### Monday, June 07, 2010

## JSH: Finally some social crap answers

The great thing about this latest math result of mine is that it's trivial to prove, involves modular arithmetic, so it's in a critical area to information security, is a simple, general result, so it may be one of those rare things in mathematics that should have been discovered in this case, oh, about 200 years ago.

And now I can test math society without any shadows of doubts.

So far, no surprises. The same mathematicians who ignored me before appear to be ignoring me now. I emailed Granville and Ribet DIRECTLY, though their spam filters may have blocked. I've emailed them off and on over the years (not always nicely).

Oh and I emailed Nicely. Oh and I think I emailed Lenstra. Each may have the spam filter excuse.

So what about those mythical grad students that supposedly are there to protect by seizing on a math result even if professors don't? Hiding I guess. I emailed Lagarias and also emailed two of his grad students. They still though all may claim spam filters blocked.

I have the reply from the Annals of Mathematics noting receipt. But don't know whether or not the Princeton staffer actually forwarded to a mathematician or not, but may have and paper could be in a pile somewhere waiting to be considered.

The result is on my math blog of course, and I'm pushing it in several places, but it's hard to say who is maybe reading it from where.

All in all within the muddle some may wonder if I do have answers, but I do. It is revealed that math society moves like a glacier in this situation. And I have responses on this newsgroup.

With this result it's like bas-relief watching replies as I see the same things I've seen for years, but now there is no doubt.

Contrast in the past when mathematicians have had breaking results which echo around the math community and there is a lot of noise with an expectation that the world will follow along. Silly world.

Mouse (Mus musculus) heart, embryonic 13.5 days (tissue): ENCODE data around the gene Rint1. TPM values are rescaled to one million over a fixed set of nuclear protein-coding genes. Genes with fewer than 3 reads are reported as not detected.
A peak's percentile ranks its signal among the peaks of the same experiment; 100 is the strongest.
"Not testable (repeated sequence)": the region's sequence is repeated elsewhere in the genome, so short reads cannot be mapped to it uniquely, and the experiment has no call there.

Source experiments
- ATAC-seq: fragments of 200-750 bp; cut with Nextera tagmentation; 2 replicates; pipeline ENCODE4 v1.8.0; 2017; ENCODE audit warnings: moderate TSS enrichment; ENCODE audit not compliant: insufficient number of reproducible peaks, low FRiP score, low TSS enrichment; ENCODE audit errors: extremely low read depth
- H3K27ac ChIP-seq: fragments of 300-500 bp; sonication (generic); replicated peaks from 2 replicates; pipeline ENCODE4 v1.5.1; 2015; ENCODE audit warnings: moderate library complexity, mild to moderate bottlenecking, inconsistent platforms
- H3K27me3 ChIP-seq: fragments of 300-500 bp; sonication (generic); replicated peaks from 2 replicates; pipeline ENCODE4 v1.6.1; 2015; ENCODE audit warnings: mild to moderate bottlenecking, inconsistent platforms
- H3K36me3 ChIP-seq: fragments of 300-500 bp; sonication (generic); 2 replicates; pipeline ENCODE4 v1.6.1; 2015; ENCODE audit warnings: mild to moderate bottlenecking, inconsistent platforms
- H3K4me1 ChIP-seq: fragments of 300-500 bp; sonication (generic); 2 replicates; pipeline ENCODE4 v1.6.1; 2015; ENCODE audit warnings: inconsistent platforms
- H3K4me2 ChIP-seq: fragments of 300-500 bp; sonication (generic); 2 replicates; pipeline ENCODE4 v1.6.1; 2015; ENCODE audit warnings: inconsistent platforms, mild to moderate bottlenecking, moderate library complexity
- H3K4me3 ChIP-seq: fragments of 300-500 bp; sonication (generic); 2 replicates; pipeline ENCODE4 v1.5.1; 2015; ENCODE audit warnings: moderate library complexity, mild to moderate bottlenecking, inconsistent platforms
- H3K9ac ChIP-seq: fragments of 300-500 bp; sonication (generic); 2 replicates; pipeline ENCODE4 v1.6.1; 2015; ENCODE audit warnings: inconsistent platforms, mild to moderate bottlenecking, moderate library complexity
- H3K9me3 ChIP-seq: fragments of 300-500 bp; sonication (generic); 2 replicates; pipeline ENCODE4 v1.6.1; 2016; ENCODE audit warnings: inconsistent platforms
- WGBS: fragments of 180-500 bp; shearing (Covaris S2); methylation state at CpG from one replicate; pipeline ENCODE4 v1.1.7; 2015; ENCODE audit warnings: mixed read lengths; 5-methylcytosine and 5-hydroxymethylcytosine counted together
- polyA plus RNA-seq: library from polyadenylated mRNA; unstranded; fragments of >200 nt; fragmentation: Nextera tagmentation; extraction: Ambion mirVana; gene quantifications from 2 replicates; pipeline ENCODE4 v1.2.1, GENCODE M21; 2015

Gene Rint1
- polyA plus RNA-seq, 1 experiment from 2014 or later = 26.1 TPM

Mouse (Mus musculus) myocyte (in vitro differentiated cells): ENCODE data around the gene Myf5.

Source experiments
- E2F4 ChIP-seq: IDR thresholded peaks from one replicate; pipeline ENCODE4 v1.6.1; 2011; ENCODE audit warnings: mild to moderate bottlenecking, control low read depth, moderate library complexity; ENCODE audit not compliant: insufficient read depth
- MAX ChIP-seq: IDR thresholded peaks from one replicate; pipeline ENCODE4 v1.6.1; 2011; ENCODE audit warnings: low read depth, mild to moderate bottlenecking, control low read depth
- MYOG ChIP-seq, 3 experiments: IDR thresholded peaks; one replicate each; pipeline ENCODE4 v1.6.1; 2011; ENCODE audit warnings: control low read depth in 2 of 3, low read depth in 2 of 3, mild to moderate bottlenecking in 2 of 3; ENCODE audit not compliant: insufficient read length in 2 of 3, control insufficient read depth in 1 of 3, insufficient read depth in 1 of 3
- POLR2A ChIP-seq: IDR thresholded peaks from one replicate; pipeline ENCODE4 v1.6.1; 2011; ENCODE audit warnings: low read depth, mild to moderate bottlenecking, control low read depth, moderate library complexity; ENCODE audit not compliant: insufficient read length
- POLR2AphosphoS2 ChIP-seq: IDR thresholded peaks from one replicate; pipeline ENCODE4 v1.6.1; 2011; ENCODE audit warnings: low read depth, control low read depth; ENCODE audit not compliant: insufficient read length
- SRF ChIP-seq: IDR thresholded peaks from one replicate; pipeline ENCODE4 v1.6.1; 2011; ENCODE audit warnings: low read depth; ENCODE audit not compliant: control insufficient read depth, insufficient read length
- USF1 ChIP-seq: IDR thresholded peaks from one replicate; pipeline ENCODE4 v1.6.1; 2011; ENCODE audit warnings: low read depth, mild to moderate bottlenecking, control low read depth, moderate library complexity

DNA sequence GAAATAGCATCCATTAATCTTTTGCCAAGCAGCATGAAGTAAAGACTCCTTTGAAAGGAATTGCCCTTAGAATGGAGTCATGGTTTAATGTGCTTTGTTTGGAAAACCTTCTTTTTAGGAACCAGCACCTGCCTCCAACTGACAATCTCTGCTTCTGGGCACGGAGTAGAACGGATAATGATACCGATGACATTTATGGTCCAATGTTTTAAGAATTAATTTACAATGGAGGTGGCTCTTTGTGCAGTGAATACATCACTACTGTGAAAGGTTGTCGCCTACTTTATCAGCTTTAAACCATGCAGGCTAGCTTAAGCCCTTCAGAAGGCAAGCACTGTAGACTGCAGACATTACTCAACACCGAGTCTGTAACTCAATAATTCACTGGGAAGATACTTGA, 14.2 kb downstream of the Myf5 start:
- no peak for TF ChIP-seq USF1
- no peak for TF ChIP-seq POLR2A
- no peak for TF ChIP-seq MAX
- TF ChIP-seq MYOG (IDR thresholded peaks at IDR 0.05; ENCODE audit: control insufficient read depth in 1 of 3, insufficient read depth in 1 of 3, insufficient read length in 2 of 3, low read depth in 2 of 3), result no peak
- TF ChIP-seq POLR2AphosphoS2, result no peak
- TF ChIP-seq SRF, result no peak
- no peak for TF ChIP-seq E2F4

Here's the result again:

Given an mth residue where m is a natural number, q mod N, to be solved one can find k, where

k^m = q mod N, from

k = (a_1+a_2+...+a_m)^{-1} (f_1 +...+ f_m) mod N

where f_1*...*f_m = T, and T = a_1*...*a_m*q mod N

and the a's are free variables as long as they are non-zero and their sum is coprime to N.

It's trivially proven, and shows that integer factorization and residues are very closely related.

To the mathematics, integer factorization may just be about that result.

Simple results in mathematics that are general results tend to have a huge impact, and so are rare, and supposedly all found at this time.

If that result is really big its greatest impact may be known in the future, as if it leads to a new math of integer factorization, if it had been widely known 200 years ago then much of our recent Internet history could not have happened as it did.

Without RSA encryption the history of the Internet at this point would be entirely different.

So maybe powerful forces guaranteed this reality, eh?

I am the latest major discoverer. I have big shoes to fill. There was no way in this modern age I wouldn't be coming in without some seriously big guns. Quite simply I do have to stand on the shoulders of those who came before me, but I still have to top them.